Speakeasy Craze Sweeps Up Young and Old Alike

But is it a
But is it a “speakeasy” single-malt? Photo: IntangibleArts via Flickr

The L.A. Times’ Brand X recently opined that L.A.’s latest cocktail craze was overrated. Fortunately, though they claim to be content with “a shot and a beer,” it doesn’t mean the paper has stopped covering or caring for the latest in booze news. Having introduced us to Roger Room and Audrey Saunders, LAT now turns its monocle on existing bars that apparently don’t read Brand X and have jumped on the classic cocktail bandwagon themselves.

Crown, King King, Checker’s, and Cicada have all added their own retro nights centered around crafting cocktails and the vibes of eras gone-by, while scattered parties to celebrate Prohibition’s repeal and a thirties-themed New Year’s party at SkyBar are coming around the bend. LAT also prepares us for the swelling wave of prohibition-era homage, with details that Venice’s Townhouse will finally utilize their former speakeasy space within the next six months, while Marbella is a massive event space revitalizing the luster that once drew Charlie Chaplin to carouse there, and they’re also building a basement jazz club. We’re not sure if there’s a connection between the two, but we also get advance notice that Mark Peel’s Tar Pit will be followed by “an interpretation of Gertrude Stein’s 1920’s Paris Saloon,” coming to the Ivar space.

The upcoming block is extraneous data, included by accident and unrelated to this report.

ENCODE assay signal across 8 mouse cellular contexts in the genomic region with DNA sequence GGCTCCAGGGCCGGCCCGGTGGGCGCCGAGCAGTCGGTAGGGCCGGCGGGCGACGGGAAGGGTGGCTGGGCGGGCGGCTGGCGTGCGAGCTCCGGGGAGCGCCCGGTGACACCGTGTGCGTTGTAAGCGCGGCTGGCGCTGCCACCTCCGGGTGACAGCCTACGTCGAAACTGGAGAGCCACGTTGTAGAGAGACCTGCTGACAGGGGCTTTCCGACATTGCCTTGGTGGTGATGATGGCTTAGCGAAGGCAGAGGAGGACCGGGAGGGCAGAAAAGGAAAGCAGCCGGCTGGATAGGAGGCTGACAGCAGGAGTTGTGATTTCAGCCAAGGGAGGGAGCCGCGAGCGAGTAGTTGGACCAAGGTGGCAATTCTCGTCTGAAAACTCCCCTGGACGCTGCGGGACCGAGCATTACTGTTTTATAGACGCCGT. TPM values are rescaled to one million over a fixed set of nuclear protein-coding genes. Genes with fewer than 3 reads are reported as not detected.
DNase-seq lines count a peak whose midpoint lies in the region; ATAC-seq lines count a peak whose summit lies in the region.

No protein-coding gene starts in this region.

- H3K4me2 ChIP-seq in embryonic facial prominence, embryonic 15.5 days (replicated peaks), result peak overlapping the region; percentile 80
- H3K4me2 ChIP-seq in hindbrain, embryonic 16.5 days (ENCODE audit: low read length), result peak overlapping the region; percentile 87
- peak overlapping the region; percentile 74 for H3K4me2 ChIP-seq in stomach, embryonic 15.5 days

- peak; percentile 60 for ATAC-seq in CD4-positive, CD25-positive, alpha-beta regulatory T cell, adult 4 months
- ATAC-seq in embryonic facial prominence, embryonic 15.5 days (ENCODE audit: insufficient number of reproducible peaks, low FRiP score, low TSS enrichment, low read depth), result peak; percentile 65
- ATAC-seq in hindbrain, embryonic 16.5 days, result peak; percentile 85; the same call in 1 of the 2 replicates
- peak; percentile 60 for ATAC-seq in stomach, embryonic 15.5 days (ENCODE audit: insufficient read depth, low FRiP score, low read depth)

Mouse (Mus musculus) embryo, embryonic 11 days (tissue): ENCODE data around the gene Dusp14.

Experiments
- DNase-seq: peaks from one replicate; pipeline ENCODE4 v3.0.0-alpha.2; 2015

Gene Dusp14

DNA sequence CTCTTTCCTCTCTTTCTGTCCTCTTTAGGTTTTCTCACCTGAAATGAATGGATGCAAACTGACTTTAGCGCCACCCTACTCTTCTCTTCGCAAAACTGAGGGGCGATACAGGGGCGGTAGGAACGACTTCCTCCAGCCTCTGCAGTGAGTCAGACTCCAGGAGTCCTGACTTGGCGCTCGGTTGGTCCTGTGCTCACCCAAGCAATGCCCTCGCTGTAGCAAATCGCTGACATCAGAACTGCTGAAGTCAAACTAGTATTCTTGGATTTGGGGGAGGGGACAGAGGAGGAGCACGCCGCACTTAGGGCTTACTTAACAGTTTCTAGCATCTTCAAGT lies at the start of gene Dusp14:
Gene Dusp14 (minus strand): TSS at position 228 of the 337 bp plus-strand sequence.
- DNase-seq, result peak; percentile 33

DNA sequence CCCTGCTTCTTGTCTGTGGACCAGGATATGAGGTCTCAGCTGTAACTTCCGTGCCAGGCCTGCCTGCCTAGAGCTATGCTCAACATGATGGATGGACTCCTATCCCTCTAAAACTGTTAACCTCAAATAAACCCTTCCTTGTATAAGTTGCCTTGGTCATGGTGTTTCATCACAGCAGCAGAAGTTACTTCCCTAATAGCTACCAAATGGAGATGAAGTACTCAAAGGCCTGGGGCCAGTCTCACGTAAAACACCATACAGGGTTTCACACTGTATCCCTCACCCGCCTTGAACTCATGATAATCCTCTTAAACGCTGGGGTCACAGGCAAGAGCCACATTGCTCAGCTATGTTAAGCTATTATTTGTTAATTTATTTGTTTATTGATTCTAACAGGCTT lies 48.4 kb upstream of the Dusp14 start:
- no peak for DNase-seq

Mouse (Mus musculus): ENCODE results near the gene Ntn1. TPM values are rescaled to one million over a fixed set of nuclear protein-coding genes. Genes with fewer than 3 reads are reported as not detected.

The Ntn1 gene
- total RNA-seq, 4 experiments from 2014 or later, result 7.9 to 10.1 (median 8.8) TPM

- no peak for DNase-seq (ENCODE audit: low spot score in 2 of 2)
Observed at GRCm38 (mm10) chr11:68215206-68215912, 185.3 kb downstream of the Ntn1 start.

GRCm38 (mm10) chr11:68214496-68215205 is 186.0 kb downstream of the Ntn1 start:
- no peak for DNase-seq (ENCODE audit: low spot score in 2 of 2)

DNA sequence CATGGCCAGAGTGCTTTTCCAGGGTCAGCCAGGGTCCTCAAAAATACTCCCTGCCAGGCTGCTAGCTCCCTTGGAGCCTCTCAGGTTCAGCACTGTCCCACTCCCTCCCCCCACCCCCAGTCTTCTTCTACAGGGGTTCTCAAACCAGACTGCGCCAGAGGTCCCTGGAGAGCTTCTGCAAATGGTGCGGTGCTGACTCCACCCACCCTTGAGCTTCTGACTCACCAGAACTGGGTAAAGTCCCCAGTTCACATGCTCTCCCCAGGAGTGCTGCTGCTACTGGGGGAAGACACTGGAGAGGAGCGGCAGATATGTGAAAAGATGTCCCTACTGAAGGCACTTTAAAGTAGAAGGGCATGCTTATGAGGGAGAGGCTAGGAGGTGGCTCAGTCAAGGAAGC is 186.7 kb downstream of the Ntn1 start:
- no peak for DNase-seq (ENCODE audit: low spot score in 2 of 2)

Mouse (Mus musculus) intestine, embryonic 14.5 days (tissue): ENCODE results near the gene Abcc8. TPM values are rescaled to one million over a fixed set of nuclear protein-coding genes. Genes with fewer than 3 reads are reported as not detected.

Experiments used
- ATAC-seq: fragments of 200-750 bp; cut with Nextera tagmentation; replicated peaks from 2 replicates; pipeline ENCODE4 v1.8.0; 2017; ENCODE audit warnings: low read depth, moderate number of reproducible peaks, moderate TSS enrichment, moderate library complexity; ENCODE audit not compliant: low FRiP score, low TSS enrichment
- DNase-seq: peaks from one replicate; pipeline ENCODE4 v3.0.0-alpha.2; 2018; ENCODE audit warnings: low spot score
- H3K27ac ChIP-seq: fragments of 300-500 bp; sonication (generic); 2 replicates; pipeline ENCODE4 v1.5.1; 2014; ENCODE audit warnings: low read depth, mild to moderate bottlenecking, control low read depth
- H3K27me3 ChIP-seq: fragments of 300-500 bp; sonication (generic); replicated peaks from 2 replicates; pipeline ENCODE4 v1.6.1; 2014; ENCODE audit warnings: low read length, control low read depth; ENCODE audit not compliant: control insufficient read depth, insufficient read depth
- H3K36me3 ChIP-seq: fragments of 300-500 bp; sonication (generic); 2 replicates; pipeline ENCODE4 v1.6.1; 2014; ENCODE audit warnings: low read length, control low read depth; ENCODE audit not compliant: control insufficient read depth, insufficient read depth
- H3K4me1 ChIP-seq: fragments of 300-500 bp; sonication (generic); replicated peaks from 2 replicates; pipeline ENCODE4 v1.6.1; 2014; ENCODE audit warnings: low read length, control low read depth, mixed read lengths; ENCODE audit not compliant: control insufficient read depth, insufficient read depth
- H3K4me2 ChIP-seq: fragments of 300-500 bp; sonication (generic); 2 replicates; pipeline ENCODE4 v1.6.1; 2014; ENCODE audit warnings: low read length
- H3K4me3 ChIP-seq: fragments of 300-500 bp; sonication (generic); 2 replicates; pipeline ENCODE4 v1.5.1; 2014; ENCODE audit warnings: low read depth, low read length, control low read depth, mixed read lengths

We can’t help but agree that a $14 cocktail, no matter what era or hand it comes from, is still too pricey. But while we continue rooting on our city’s embrace of its forgotten noir past, we only hope bar and club owners are more interested in celebrating L.A.’s heritage than in joining another trend in the pursuit of dollar signs. As Eat.Drink.Play’s Dan Silberstein, who recently held a speakeasy event at The Renaissance, sums it up, “These days, a single malt tasting wouldn’t bring the same crowd as say, a ‘speakeasy’ single-malt tasting.”

Drinking To The Good Old Days [L.A. Times]

Speakeasy Craze Sweeps Up Young and Old Alike